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Full Online Book HomeLong StoriesThe Palace Beautiful: A Story For Girls - Chapter 20. Getting Lost
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The Palace Beautiful: A Story For Girls - Chapter 20. Getting Lost Post by :gananathan Category :Long Stories Author :L. T. Meade Date :May 2012 Read :2638

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The Palace Beautiful: A Story For Girls - Chapter 20. Getting Lost

CHAPTER XX. GETTING LOST

Primrose's scheme had, of course, been considered most wild and most foolish by all her friends at Rosebury but even they were not prepared for her crowning act of folly. She, Jasmine and Daisy had a consultation together. This consultation was really nothing but a matter of form, for Primrose, quiet as she appeared could lead her two sisters as she willed--her slightest word was law to them, and the most outrageous plan proposed by her would have been delightful in their eyes. Her suggestion to them was as follows:

"We will go to London," she said--"we will try to be independent, and to earn our own living, and in order to do so really, and to prevent ourselves being tempted by Mrs. Ellsworthy's riches, or by Miss Martineau's advice, we will not give our address. We will stay for a short time at Penelope Mansion, and then we will go away. We will find those nice, clean, cheap lodgings, where we can hang up our muslin curtains, and keep things lovely and fresh, even though we are in London, and we will stay there without troubling our friends about us until we have succeeded. The moment we have succeeded in earning enough to live on we will write home."

Jasmine, and of course little Daisy, approved of this idea--Jasmine said it was both romantic and strong--Daisy said she only wanted to be with her own Primrose and her own Jasmine, and if the Pink might always stay with her too she would be quite happy.

Accordingly, when the girls' week of pleasure had quite come to an end, Primrose reminded her sisters that it was time for them to begin to get lost.

"We are not really lost here," she said. "Mrs. Ellsworthy thinks nothing of coming to town, and she could come to us at the Mansion any moment; and now that we have met that friend of hers, that Mr. Noel, she may be sending him to see about us--so you see it is more important than ever that we should find a place where we can really commence our work."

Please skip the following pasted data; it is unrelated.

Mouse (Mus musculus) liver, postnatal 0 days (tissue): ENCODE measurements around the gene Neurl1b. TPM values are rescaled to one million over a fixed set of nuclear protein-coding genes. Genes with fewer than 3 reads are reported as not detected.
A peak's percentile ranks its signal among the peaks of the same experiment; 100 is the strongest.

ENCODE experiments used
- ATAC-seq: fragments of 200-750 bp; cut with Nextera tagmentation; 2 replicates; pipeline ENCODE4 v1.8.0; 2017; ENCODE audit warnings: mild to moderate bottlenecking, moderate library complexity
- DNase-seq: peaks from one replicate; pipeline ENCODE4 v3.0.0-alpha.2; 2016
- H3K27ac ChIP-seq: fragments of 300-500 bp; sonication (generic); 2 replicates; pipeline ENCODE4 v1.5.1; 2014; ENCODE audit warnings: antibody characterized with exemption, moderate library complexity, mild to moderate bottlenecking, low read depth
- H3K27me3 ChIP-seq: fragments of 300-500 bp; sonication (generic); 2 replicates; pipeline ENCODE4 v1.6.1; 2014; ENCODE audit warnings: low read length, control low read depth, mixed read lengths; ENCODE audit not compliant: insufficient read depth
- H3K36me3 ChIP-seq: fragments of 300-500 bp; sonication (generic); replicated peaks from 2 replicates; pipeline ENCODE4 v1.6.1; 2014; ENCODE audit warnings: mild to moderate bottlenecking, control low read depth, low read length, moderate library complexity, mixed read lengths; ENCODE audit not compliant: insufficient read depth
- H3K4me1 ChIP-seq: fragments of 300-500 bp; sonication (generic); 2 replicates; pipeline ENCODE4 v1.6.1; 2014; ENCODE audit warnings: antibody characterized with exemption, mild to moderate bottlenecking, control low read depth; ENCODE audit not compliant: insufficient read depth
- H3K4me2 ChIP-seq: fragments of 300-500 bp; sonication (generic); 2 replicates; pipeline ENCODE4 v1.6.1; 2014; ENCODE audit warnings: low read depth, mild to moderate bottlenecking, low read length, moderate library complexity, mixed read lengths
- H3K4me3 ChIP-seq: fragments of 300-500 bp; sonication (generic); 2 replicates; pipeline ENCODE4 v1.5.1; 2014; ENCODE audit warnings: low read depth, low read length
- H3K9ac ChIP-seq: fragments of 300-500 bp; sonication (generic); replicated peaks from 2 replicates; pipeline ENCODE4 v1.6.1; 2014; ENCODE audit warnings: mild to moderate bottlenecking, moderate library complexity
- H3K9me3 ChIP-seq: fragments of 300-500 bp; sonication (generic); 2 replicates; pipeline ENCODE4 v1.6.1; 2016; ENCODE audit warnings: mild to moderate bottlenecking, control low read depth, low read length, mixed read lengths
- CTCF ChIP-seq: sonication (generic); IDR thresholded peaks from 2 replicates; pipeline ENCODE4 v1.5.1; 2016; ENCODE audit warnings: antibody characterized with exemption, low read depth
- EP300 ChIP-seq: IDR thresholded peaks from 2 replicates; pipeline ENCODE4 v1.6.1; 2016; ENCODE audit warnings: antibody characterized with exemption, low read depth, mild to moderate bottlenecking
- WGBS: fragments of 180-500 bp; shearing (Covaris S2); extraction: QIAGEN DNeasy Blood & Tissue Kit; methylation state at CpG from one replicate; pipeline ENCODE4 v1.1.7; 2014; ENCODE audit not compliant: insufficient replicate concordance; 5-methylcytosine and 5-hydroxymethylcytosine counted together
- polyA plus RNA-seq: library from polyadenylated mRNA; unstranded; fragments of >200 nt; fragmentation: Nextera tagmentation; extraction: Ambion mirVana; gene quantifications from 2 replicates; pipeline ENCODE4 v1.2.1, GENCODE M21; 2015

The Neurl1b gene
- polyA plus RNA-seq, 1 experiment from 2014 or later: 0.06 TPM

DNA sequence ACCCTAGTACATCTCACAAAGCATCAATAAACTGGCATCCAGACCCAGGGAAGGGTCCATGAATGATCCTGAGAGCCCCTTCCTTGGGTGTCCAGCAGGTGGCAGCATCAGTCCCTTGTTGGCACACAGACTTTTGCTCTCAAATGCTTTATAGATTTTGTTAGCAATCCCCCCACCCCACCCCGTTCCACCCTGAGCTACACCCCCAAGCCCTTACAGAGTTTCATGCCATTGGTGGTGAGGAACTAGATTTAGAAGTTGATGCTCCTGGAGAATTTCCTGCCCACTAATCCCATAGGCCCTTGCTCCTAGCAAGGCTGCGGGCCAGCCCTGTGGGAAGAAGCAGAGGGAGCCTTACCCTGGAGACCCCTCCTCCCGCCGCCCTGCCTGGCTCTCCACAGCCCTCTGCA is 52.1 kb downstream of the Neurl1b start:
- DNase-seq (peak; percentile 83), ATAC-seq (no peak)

"I don't dislike Mr. Noel at all," said Jasmine. "It is a great pity he is related to our darling Mrs. Ellsworthy, for we might have had the comfort of his advice without being considered dependent. Oh, Primrose! is it possible that we are too independent--I can't help it, Primrose; I do feel lonely. I must cry just for a minute. I'd rather do a page of the 'Analogy' to-night than not cry for a minute."

"My darling," said Primrose, putting her arms round Jasmine, "I am sure that girls like us cannot be too independent, but I won't go on with it if it really breaks your heart, Jasmine."

"Oh, but it doesn't really," said Jasmine; "I think it's a noble plan; I wouldn't give in for the world. I have had my cry now, and I'm better--but, Rose, how are we to look out for these nice, clean, cheap lodgings if we aren't to consult any one?"

"We can consult people, and find out the locality we want, but we need never tell the people we consult what number in the street we really choose. Oh, there are lots of ways of finding out what we really want to know."

"I'll talk to Mrs. Dredge to-night," said Jasmine. "I think Mrs. Dredge is very practical and kind, and I don't know why Miss Slowcum should dislike her so much. I'll get her all by myself this evening, and talk to her."

Accordingly that evening, after the inmates of Penelope Mansion had, as Mrs. Flint styled it, "tea'd," Jasmine sat down on a footstool at Mrs. Dredge's feet, and laid herself out to be bewitching. No one could be more charming than this little maiden when she chose, and she had tact enough to adapt herself on most occasions to her company.

"I'm sure you have lots of experience, Mrs. Dredge," she began; "you look as if you had--your face tells me that you have gone through many episodes"--(Jasmine was rather proud of this expression; she began to consider that her style was forming).

"Episodes, my dear, and experiences?" answered Mrs. Dredge. "Well, well, I'm not to say over young, and years bring knowledge; but if you mean, Miss Jasmine, that I'm up to the acquirements of the present day, that I'm not, and I never will be,--no, thank Heaven! that I never will be."

"Do you mean with regard to education?" remarked Jasmine. "Is the education of the present day wrong?--is that why you're so thankful you are not up to it?"

"My dear Miss Jasmine," answered Mrs. Dredge, with great solemnity, "the education of the present day is to the heart hardening, and to the mind demoralizing. No, no; none of it for me. Miss Slowcum, now! Miss Jasmine, between you and me I don't admire Miss Slowcum."

"Oh, she's very kind," answered Jasmine; "but look here, Mrs. Dredge, what I want to consult you about has nothing at all to say to education, and it has a great deal to say to experience. It's a great secret, Mrs. Dredge, but we want to find cheap lodgings."